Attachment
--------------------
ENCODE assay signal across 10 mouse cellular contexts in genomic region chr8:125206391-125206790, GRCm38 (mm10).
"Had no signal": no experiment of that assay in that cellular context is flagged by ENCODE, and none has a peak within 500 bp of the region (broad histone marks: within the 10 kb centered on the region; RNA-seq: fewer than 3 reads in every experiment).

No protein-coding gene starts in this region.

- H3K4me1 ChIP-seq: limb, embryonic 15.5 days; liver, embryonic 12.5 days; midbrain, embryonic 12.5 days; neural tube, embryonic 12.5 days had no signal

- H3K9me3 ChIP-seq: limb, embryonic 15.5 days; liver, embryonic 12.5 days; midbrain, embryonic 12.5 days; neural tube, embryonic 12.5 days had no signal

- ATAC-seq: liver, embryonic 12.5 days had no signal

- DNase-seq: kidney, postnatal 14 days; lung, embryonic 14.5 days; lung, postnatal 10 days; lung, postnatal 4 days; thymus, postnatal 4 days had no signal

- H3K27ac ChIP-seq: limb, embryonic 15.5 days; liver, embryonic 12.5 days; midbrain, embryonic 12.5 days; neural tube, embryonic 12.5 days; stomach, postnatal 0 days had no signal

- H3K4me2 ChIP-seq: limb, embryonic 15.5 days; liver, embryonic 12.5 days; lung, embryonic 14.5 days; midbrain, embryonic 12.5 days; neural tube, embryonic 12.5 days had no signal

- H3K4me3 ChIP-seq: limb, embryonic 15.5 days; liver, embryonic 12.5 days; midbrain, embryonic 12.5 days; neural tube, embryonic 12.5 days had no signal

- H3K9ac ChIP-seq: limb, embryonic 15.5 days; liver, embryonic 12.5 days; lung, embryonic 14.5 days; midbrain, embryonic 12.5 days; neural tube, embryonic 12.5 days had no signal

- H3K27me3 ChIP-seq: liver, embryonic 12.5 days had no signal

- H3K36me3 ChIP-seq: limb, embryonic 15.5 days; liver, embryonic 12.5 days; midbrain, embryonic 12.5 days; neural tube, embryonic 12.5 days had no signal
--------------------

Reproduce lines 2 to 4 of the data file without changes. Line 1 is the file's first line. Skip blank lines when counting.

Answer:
"Had no signal": no experiment of that assay in that cellular context is flagged by ENCODE, and none has a peak within 500 bp of the region (broad histone marks: within the 10 kb centered on the region; RNA-seq: fewer than 3 reads in every experiment).

No protein-coding gene starts in this region.

- H3K4me1 ChIP-seq: limb, embryonic 15.5 days; liver, embryonic 12.5 days; midbrain, embryonic 12.5 days; neural tube, embryonic 12.5 days had no signal